NSA Data Sweep Collects Information on More Ordinary Americans than Targets

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By Lyndsey Kelly
Desk Reporter, North America

WASHINGTON D.C., United States of America -  When Edward Snowden, a former NSA analyst and contractor for Booz Allen Hamilton leaked details of U.S. surveillance programs to The Guardian and The Washington Post in June of 2013, much of the country erupted with criticism towards the governments invasion of privacy.

NSA target captured as a direct result of data sweep (Photo Courtesy of The Washington Post).

By law, without a warrant based on probable cause from a special surveillance court, the U.S. National Security Agency is allowed to target only foreign nations located overseas. A story published by The Washington Post acknowledges, “’incidental collection’ of third-party communications is inevitable.”

The intercepted files offer an unprecedented vantage point on the changes produced by Section 702 of the FISA Amendments. These changes enable the NSA to use methods of collection that had previously required probable cause and a warrant from a judge.

When the NSA intercepted the online accounts of legally targeted foreigners over a four-year period, which spanned President Barack Obama’s first term, 2009 to 2012, it also collected the conversations of nine times as many ordinary Internet users, including American citizens and residents and non-Americans. Most of the individuals whom were included in the data sweep were those in an online chat room visited by a target or those merely reading the discussion.

The collected material included approximately 160,00 intercepted email conversations, and 7,900 documents taken from more than 11,000 accounts. Nearly half of the surveillance filed contained names, email addresses and other details that belonged to Americans. The Washington Post described the intercepted material as containing, “stories of love and heartbreak, illicit sexual liaisons, mental-health crises, political and religious conversations, financial anxieties and disappointed hopes.”

The majority of the communications intercepted by the NSA were not sent by targeted foreign threats, but provided valuable information. Some of the intercepted messages contained information regarding, “a secret overseas nuclear project, double dealing by an ostensible ally, a military calamity that befell an unfriendly power, and the identities of aggressive intruders into U.S. computer networks.”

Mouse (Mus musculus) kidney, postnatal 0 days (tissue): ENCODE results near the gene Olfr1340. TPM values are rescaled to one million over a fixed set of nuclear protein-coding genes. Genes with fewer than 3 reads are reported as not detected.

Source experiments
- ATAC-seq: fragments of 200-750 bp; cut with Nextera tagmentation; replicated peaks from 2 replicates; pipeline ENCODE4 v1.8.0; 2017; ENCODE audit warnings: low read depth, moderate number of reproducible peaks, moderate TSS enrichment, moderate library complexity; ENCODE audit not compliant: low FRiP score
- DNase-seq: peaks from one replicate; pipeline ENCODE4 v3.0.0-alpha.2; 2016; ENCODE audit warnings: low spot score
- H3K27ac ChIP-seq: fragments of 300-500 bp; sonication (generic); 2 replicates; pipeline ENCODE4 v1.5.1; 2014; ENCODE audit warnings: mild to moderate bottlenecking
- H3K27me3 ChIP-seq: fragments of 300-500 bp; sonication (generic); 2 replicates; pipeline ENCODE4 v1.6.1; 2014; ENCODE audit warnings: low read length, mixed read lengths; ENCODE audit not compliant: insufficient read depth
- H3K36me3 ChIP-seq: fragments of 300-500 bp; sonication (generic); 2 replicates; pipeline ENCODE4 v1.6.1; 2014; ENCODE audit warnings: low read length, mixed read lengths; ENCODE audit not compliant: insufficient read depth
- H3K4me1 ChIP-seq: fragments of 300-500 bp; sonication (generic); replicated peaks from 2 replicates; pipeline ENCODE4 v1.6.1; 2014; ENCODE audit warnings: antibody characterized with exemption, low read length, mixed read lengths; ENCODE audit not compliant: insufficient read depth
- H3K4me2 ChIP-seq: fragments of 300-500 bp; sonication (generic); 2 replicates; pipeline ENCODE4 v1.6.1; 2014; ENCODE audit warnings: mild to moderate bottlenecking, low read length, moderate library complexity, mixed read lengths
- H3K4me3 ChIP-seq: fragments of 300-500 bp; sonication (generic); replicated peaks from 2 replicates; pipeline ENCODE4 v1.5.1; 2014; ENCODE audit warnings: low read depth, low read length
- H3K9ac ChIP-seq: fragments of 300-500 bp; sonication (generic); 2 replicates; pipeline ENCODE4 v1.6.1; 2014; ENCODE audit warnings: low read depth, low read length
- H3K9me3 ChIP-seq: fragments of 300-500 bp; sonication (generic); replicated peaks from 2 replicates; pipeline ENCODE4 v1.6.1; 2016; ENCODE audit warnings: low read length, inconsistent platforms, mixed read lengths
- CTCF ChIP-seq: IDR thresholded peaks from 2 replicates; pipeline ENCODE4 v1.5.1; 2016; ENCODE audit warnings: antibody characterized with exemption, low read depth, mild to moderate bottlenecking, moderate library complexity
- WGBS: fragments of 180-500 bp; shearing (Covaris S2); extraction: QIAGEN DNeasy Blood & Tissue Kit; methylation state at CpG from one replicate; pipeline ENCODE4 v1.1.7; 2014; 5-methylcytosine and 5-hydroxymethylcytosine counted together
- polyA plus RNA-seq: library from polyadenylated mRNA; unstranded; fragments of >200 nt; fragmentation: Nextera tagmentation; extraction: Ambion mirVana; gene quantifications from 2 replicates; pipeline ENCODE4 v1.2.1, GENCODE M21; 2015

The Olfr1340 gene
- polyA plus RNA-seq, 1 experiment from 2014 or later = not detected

The intercepted information proved to be valuable as it led to the direct capture in 2011 of a Pakistan-based bomb builder suspected in a 2002 terrorist bombing in Bali.

However, while a vast amount of information was of imminent importance to the NSA, much of the communications involved in the data sweep contained private photos of, “kids in bathtubs and kissing their mothers – and of women modeling lingerie or posing in skimpy bikini tops.”

The NSA treats all content even incidental collection from third parties as permissible to retain and search. This highlights a major policy dilemma, as the intercepted information has proven to contain considerable intelligence value helpful to the NSA but at the same time it creates collateral harm to the privacy of individuals.

The Obama administration has not yet been willing to address the scale of the harm to individual privacy produced by incidental collection.

 

For more information, please see:

CBS NEWS – Ordinary Americans Caught Up in NSA Data Sweep, Report Claims - 8 July 2014.

USA TODAY – Report: Most NSA Peeking Involved Ordinary Americans – 8 July 2014.

US NEWS – Report: NSA Surveillance Collects Data On Far More Ordinary Online Users Than Actual Targets – 8 July 2014.

WASHINGTON POST – In NSA- Intercepted Data, Those Not Targeted Far Outnumber The Foreigners Who Are – 8 July 2014.

News Source : NSA Data Sweep Collects Information on More Ordinary Americans than Targets
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